Chris Davis is back, now what?

Unless you’ve been living under a rock lately, you know that the Chris Davis saga finally came to an end early Saturday morning when Davis agreed to a 7 year $161 million contract with $42 million deferred.  That only gives him a payroll commitment of $119 million over the 7 years of the deal, or $17 million per season, giving the Orioles some extra payroll flexibility during that period.

With Davis back in the fold, the Orioles projected lineup also looks a lot more powerful than it did at the end of 2015:

3B Machado
LF Kim
CF Jones
1B Davis
DH Trumbo
C Wieters
SS Hardy
RF Reimold
2B Schoop

Bench: C Joseph, OF Rickard, UT Flaherty, OF Urrutia

Still, the Orioles could use a leadoff or #2 hitter so that they can hit Manny Machado third in the batting order where he should remain for many seasons.  Nolan Reimold might be able to fill that role, or maybe Henry Urrutia, but the Orioles really could use a more proven player in RF, and preferably left handed.

So who is available?

There are still plenty of free agent OF bats out there, but really a trade would work out best for the Orioles as they aren’t going to spend for another OFer like Upton when they have needs elsewhere, and all of the lower tier players are platoon or reserve players at best. The Orioles still could get Upton on a 1 year deal, but he’s likely to get a multi-year deal from somebody this offseason.

Cespedes is someone Buck Showalter reportedly wants no part of, so I don’t see him on a 1 year deal either.

With the free agents and internal options off the board, that leaves the trade route, and the Orioles could fill two needs at once:

Trade with the Dodgers for OF Andre Ethier and LHP Alex Wood.

I’ve mentioned Ethier numerous times, but he fits the need in right field and could either bat second or leadoff .  It’s such a natural fit and this time with Wood coming back as well, it would be an even better fit.

Alex Wood was bumped out of the rotation when the Dodgers signed Scott Kazmir and Kenta Maeda and he struggled a bit in 2014 after being traded to the Dodgers with a 4.35 ERA and a dip in his K/9 and increase in his BB/9.

Orioles’ pitching coach Dave Wallace helped Wood gain the form he had in Atlanta when he was the minor league pitching coordinator for the Braves, so one would think Wallace would be able to help Wood if he were to be acquired by the Orioles.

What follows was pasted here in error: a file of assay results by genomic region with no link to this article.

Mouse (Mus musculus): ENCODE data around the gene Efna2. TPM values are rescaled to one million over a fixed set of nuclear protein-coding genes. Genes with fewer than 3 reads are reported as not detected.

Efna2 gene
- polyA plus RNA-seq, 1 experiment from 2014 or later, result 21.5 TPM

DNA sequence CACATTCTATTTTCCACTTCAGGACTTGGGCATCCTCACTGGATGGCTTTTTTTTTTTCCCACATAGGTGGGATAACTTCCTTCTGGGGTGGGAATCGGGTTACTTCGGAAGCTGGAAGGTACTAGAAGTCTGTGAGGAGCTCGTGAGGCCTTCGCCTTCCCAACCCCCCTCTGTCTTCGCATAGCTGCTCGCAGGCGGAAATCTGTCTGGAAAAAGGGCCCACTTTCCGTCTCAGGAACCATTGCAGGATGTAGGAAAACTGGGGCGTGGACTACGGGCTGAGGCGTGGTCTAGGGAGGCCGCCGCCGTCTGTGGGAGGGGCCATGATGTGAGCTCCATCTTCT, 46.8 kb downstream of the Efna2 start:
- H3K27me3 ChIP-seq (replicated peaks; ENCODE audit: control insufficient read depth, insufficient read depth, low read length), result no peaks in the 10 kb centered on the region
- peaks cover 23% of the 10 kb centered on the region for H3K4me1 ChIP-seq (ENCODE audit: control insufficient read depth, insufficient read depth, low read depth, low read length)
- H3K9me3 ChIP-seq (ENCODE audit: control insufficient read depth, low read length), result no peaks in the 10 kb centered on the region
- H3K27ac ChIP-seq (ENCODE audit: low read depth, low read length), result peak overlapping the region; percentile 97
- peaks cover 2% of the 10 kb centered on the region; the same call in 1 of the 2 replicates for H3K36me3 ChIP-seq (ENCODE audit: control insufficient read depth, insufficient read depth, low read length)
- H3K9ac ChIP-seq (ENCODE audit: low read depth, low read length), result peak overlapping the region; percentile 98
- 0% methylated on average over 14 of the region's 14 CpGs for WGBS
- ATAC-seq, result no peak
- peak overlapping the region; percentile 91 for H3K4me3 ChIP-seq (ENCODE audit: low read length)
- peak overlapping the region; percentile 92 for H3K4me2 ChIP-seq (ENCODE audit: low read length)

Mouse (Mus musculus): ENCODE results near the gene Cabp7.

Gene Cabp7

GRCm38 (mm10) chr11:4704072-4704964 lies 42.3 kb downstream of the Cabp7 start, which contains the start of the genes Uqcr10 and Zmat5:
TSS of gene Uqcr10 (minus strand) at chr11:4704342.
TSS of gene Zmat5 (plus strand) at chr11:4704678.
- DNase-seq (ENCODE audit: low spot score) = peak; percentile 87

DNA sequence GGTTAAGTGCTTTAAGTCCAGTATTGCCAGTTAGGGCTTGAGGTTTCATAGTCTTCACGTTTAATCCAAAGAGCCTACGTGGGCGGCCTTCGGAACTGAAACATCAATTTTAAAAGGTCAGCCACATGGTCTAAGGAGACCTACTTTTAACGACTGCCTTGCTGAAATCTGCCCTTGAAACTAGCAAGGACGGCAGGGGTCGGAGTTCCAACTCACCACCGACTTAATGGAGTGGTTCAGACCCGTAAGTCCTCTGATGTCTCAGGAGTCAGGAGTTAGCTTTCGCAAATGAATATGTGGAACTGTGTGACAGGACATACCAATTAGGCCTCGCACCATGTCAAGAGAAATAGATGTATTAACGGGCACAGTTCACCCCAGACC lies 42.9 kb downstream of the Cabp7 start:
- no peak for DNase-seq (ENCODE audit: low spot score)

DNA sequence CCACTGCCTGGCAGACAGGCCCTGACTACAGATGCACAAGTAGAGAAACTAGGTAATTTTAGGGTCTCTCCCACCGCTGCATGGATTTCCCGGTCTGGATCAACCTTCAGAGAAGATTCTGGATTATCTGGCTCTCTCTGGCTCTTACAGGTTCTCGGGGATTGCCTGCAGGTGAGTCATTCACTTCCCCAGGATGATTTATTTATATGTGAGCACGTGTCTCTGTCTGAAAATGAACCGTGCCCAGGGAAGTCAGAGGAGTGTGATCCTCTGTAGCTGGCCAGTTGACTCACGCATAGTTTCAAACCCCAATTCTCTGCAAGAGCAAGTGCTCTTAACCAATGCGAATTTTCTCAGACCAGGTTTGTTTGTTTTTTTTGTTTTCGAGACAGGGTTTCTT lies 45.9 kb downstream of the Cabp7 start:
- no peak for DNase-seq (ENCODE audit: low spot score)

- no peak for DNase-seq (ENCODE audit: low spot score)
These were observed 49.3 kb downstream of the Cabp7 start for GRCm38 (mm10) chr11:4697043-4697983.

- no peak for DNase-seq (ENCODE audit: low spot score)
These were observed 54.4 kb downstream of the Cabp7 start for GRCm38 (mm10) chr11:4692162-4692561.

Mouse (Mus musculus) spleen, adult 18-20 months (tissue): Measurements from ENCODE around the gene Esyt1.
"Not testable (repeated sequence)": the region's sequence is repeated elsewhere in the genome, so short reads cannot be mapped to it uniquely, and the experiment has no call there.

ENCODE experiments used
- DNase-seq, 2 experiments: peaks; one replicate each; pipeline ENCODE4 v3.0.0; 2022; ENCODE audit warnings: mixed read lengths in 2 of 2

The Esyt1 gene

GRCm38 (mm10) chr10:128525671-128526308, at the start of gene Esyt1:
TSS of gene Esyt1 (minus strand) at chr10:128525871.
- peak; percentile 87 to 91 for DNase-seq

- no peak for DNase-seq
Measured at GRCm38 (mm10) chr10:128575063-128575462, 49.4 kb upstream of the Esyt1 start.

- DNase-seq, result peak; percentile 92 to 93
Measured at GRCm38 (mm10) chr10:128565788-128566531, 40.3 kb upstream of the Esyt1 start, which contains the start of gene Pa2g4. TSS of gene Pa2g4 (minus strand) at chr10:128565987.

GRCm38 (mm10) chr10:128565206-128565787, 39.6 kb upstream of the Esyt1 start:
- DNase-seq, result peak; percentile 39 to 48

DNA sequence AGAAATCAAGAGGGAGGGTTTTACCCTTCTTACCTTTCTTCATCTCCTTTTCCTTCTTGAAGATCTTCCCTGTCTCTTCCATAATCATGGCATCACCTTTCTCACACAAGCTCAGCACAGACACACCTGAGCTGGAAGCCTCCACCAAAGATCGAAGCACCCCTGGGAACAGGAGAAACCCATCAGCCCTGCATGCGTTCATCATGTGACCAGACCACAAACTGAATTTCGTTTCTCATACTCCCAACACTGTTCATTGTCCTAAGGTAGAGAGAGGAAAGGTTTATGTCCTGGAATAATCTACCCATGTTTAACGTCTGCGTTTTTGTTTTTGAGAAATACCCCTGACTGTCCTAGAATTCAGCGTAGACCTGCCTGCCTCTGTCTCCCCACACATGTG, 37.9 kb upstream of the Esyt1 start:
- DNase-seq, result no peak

His last full year in Atlanta, Wood had a 2.59 ERA in 24 starts with a 1.09 WHIP and 8.7 K/9.  He’s also not eligible to be a free agent until after 2019.

Dylan Bundy is the first name that comes up in a return for this package because he’s expendable, being out of options and having to slot in the Orioles bullpen.  With Davis back, a first base bat like Christian Walker also becomes expendable, or even Trey Mancini. The Orioles also have a number of other minor league arms like Tyler Wilson, Mike Wright or Parker Bridwell they could use to complete a deal.    I would also see if I could dump Brian Matusz’s salary as part of the deal considering the money left on Ethier’s contract.

Even with Wood acquired, the Orioles still could use more rotation depth:

Sign a couple of “injury ward” pitchers

Dan Duquette has had success in this area before,signing Bret Saberhagen to a 1 year deal before the 1997 season to essentially rehab with the Red Sox and re-signing him after that to a multi-year deal when he contributed to the Red Sox winning a wild card berth in 1998 and 1999.

The Orioles have a good sized list of pitchers in this category they could go after such as Doug Fister, Bronson Arroyo, Cliff Lee and Justin Masterson.

I’ve mentioned Fister and Masterson before here and both make sense but the idea of bringing in Cliff Lee really is intriguing. Lee would most certainly require a major league deal, but he also mentioned the situation would have to be “perfect” for him not to retire and sign with a club. Well with Chris Davis back, as well as one of the best bullpens in baseball, the Orioles seem like a “perfect” situation to me. Lee could spend some time to in the minors if need be and come up in June to help the Orioles secure a playoff berth.